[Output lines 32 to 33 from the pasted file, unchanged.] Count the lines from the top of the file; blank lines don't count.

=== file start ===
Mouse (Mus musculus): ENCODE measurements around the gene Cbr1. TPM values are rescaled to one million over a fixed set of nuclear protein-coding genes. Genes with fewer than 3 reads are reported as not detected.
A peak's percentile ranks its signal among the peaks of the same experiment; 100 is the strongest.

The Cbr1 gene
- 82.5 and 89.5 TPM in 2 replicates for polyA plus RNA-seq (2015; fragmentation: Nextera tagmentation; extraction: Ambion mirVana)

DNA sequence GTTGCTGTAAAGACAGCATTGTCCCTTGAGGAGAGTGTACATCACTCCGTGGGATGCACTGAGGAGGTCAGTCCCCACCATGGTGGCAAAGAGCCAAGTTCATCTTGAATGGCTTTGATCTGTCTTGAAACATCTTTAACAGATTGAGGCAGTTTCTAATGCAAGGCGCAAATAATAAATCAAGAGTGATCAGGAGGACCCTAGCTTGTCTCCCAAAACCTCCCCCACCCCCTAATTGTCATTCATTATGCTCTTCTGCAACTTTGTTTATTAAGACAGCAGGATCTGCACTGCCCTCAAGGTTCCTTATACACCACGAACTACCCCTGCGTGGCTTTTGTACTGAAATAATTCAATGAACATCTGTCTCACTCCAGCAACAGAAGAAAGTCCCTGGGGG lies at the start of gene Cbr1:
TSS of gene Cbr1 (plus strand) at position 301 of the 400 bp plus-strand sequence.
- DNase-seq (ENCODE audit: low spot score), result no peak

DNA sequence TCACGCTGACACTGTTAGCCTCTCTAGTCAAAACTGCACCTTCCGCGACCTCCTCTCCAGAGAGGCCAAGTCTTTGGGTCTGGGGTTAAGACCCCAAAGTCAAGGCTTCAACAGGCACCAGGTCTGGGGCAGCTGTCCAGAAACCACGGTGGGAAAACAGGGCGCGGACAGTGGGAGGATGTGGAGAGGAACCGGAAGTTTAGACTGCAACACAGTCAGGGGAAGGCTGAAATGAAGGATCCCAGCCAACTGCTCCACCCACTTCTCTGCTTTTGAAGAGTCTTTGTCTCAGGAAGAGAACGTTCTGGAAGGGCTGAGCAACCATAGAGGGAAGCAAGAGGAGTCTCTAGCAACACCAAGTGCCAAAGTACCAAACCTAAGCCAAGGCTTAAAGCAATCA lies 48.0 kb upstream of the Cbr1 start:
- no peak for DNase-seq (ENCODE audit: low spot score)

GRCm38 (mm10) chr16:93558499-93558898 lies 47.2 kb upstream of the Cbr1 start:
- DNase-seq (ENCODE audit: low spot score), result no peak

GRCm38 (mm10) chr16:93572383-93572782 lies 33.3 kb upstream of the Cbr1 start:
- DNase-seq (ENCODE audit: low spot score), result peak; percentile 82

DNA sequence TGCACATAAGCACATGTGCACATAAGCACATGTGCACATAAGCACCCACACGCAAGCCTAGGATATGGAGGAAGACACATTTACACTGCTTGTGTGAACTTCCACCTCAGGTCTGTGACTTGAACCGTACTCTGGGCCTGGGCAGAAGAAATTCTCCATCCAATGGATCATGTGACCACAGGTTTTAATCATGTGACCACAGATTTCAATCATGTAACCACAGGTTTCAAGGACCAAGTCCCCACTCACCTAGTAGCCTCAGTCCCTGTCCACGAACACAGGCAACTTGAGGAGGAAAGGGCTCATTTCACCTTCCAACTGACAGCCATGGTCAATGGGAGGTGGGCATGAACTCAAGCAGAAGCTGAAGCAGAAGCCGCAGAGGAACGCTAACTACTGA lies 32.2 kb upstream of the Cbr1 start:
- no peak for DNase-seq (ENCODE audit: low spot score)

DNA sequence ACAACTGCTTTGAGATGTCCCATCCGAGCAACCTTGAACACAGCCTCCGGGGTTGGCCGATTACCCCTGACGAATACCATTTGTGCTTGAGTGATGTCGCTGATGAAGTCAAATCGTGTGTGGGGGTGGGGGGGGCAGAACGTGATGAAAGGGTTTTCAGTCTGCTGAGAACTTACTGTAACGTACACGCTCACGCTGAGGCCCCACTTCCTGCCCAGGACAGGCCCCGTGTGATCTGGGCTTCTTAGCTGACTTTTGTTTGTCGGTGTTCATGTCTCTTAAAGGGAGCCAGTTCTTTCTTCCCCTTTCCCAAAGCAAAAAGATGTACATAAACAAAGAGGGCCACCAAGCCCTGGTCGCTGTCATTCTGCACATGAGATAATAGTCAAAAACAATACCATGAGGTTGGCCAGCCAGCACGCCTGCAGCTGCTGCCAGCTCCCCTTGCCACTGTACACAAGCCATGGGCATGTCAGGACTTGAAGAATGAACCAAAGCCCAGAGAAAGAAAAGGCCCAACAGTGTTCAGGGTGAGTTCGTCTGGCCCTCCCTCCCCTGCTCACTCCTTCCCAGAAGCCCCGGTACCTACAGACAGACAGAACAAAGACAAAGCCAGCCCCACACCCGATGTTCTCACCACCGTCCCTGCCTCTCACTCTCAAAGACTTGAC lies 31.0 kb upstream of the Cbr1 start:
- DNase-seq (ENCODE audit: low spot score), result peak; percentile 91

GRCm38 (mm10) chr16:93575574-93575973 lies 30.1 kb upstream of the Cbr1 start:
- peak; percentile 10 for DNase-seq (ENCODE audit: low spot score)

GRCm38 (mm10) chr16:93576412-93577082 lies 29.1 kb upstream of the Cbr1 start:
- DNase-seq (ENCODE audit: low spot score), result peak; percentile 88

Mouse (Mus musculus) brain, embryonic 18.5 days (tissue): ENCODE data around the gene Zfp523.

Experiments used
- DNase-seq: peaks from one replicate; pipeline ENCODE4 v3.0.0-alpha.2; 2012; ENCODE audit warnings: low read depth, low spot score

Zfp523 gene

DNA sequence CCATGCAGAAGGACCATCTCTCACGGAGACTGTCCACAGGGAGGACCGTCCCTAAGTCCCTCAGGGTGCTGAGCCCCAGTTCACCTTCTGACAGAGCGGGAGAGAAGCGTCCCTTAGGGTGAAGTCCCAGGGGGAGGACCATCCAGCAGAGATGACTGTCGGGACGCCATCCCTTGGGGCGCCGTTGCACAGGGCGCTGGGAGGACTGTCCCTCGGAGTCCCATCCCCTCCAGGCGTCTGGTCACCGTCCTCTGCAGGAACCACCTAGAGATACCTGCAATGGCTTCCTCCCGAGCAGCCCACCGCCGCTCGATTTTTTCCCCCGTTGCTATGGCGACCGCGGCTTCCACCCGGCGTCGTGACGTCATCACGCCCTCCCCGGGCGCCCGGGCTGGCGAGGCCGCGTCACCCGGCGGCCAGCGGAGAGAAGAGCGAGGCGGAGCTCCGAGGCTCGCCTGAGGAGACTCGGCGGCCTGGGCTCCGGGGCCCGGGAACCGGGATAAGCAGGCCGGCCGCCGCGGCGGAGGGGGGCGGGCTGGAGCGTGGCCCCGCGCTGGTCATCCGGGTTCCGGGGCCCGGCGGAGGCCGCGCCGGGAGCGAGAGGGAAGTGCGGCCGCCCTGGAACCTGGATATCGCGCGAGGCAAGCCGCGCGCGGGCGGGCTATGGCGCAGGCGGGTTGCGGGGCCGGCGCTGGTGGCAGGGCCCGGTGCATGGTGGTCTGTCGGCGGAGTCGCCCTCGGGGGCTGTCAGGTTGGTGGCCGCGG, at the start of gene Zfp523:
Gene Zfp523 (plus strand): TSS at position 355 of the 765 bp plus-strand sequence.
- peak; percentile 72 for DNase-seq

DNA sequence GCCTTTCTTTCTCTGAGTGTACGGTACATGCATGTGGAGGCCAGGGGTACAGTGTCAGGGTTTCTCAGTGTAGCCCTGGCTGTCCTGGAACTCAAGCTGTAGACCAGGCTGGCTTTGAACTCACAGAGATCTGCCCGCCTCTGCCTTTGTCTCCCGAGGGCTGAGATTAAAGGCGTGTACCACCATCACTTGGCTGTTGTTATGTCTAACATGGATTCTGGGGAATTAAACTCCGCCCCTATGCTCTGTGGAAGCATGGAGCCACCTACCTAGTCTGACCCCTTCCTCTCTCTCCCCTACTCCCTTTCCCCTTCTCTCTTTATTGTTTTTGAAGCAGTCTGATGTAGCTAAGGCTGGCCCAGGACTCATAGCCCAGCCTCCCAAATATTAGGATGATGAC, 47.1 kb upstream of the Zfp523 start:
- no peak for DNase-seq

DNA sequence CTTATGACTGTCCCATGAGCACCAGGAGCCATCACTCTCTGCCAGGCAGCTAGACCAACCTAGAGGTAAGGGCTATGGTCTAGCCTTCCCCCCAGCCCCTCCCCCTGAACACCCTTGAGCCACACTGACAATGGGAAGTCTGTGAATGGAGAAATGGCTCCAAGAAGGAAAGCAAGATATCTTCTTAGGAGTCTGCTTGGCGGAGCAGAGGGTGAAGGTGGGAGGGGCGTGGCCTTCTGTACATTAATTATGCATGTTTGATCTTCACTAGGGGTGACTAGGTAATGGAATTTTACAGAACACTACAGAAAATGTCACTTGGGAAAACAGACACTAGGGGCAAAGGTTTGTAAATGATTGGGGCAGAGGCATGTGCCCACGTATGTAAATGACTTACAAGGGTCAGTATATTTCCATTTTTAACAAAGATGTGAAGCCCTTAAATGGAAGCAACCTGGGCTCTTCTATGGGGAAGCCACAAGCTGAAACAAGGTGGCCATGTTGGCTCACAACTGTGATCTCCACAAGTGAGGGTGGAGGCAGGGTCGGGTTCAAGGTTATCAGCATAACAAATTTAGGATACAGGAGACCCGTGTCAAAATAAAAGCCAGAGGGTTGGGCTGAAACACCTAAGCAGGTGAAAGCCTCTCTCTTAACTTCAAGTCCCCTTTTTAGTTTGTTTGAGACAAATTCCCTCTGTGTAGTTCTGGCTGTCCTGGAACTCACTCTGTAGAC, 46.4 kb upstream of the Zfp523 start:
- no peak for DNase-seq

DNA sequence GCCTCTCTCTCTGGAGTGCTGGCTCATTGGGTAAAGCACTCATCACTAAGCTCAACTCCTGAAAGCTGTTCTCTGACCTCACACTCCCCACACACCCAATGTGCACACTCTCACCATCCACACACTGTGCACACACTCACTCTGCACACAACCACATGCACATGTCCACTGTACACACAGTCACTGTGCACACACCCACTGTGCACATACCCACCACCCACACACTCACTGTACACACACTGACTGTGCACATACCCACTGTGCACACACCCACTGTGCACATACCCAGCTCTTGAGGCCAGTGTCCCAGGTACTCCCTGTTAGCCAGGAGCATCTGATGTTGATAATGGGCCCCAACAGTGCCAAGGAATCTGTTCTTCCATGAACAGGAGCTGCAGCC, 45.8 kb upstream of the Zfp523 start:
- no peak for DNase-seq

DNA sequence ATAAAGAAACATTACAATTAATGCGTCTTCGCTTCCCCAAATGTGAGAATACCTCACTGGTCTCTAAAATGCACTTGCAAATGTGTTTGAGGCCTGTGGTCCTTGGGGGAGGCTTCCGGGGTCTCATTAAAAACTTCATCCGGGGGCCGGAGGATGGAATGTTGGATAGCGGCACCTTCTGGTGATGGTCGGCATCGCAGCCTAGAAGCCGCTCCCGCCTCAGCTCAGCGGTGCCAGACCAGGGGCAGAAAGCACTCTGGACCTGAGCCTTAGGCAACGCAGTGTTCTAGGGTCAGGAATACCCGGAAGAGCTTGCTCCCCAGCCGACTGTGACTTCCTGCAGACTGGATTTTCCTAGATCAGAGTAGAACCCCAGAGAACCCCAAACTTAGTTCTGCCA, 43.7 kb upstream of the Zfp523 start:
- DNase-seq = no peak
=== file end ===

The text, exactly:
- no peak for DNase-seq

DNA sequence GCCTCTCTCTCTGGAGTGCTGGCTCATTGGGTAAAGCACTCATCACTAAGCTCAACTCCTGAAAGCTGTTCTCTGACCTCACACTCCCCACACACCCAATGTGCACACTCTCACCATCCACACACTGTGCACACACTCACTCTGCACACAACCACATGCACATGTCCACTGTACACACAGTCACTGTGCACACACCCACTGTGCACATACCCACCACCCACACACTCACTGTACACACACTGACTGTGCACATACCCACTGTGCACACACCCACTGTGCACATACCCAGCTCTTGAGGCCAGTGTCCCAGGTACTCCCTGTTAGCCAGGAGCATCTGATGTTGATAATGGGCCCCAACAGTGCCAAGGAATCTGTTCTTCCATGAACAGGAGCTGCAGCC, 45.8 kb upstream of the Zfp523 start: